Last August, activists and community members presented a list of 24 demands to city leaders in order to address the short and long term concerns of community members, including the lack of economic opportunity in the community surrounding George Floyd Square. The city has not met those demands or responded in good faith to community concerns.
 
From activist Nekima Levy Armstrong:
Friends, I think it’s disgusting and despicable to see how the city of Minneapolis has taken a divide and conquer approach to reopen the streets near 38th and Chicago at George Floyd Square. City leaders secretly met with members of Agape to plan the reopening of the streets, but failed to speak with the family of George Floyd or the Black women and men who have been *volunteer* caretakers and gardeners at George Floyd Square for over a year. The city’s actions undermine Black women’s leadership, divides the Black community by using Black faces to represent the narrative of the oppressor, and places more urgency on getting back to business-as-usual than addressing the longstanding concerns and impacts of racial injustice, white supremacy, and poverty that have plagued the community. SMDH.
 
Attached is an email that was sent out yesterday to the individuals working for the city who were tasked with reopening the streets and removing the mementos and love offerings from George Floyd Square. The fact that Agape, an organization that seemed initially to be embedded in the community, but is under contract with the city, is named in the email as a safety net for the city is extremely troubling. This is one of the groups that has been contracted through the Office of Violence Prevention by city officials. When groups like these are used by the city to do its dirty work, this undermines public trust and the credibility of these groups. They are not independent community voices. They are acting as an extension of the city of Minneapolis— the city that failed to hold Derek Chauvin accountable for extreme violence against civilians long before he killed George Floyd. This is the same city that routinely fails to address the economic, employment, educational and housing gaps that Black people and other people of color experience. And this is the same city that has not protected Black people from police violence or community violence. Enough is enough. How much trauma, neglect, abuse, and erasure should one community be forced to endure?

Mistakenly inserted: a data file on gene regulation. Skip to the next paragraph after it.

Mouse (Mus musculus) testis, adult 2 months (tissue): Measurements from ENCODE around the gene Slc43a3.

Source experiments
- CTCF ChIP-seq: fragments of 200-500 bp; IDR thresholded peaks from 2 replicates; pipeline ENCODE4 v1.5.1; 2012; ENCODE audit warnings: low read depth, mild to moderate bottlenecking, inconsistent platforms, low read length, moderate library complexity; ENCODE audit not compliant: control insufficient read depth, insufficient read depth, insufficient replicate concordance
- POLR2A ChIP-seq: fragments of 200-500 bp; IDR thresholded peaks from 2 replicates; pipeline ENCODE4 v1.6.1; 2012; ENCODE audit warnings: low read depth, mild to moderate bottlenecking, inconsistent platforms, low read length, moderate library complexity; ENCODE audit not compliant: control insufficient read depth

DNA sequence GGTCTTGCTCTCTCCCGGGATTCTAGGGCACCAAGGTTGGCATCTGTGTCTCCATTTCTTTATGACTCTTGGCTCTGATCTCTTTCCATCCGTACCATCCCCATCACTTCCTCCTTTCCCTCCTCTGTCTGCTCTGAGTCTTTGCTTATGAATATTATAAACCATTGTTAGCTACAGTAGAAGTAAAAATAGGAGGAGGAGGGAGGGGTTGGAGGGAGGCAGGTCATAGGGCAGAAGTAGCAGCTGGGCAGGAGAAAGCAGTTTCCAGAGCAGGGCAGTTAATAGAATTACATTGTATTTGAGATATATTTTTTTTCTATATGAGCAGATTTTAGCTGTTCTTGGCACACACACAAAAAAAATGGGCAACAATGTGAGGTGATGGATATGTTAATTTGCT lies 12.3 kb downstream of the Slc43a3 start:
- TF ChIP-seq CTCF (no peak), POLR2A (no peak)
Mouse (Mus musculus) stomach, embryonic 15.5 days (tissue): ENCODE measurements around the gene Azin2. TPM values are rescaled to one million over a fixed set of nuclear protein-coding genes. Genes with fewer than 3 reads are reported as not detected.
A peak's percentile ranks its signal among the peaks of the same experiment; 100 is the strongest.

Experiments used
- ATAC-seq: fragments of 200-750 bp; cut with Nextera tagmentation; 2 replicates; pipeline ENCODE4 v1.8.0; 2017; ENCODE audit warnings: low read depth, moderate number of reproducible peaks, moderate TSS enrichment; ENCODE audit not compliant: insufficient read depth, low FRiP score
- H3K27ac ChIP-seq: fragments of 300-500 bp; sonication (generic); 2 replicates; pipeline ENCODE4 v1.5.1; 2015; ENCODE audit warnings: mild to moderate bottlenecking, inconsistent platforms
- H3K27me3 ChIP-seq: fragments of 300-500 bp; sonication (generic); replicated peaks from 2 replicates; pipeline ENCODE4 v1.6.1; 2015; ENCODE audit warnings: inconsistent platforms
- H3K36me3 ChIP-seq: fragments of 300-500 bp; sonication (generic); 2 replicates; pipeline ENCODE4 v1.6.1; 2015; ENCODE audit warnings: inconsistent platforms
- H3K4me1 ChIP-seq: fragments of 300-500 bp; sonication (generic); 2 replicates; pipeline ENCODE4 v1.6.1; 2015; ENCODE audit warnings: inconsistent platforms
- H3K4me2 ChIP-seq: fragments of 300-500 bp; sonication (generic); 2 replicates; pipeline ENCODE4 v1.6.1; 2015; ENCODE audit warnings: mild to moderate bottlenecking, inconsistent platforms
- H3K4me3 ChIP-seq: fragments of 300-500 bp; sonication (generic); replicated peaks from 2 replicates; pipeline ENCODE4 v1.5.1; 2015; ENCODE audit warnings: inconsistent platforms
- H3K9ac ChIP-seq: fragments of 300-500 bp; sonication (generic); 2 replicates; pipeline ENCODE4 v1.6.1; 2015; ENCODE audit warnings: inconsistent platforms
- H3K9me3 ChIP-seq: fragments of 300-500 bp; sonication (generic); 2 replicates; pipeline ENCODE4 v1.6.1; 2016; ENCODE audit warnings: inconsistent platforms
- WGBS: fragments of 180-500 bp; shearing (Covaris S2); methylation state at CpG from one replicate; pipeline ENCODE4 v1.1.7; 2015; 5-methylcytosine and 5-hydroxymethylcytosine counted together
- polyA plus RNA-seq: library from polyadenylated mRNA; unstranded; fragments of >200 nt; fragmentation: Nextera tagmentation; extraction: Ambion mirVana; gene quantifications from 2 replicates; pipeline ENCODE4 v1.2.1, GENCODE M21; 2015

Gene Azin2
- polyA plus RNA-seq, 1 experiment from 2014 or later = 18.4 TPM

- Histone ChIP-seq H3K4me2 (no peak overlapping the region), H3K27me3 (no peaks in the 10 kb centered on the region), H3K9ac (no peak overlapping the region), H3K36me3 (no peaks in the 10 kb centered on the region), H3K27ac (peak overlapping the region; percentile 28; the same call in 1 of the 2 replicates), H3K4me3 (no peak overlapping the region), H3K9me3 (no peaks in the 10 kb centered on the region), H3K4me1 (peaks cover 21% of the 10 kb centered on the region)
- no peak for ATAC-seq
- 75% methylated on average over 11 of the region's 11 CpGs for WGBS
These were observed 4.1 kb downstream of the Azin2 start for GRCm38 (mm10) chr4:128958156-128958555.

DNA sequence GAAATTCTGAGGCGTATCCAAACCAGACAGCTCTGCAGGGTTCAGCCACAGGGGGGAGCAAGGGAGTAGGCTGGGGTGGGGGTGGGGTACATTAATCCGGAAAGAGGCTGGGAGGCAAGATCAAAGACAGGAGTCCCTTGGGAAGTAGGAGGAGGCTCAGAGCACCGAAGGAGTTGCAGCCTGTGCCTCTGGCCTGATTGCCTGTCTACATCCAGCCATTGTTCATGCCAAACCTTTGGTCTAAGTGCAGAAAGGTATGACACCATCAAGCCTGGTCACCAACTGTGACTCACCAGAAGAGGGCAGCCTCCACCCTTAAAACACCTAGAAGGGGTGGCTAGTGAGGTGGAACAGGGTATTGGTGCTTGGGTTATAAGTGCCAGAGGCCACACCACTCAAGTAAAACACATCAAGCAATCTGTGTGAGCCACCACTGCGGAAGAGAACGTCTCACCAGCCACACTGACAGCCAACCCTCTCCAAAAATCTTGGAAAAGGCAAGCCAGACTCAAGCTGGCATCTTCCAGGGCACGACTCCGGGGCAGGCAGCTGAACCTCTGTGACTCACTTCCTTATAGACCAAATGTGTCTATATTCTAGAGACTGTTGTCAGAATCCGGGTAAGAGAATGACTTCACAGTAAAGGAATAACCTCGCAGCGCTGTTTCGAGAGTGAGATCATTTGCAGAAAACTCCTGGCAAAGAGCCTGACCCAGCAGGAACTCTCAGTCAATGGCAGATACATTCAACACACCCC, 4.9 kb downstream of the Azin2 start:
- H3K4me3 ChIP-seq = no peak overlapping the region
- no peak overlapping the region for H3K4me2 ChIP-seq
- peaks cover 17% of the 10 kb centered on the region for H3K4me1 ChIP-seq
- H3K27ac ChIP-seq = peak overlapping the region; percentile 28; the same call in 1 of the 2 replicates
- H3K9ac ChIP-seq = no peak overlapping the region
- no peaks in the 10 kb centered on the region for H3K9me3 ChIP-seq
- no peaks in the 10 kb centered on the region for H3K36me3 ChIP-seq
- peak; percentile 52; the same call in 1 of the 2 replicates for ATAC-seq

From Hennepin County Commissioner Angela Conley:
From my time in George Floyd Square today, I can tell you that the somberness and pain is palpable. The barricades that marked this sacred space were taken down by the City of Minneapolis before the sun rose today. How are we going to continue to work in partnership with the surrounding community when actions are taken before the community is awake to even participate?
 
The energy at George Floyd Square is resilient but resiliency is exhausting.
 
I will not uphold the narrative that reopening the intersection is community led when I've just come from listening to community members who don't feel like they led on anything around the actions taken this morning.
 
To many of my neighbors, the disruption of GFS felt like a band-aid was ripped off of a wound that hasn't healed yet.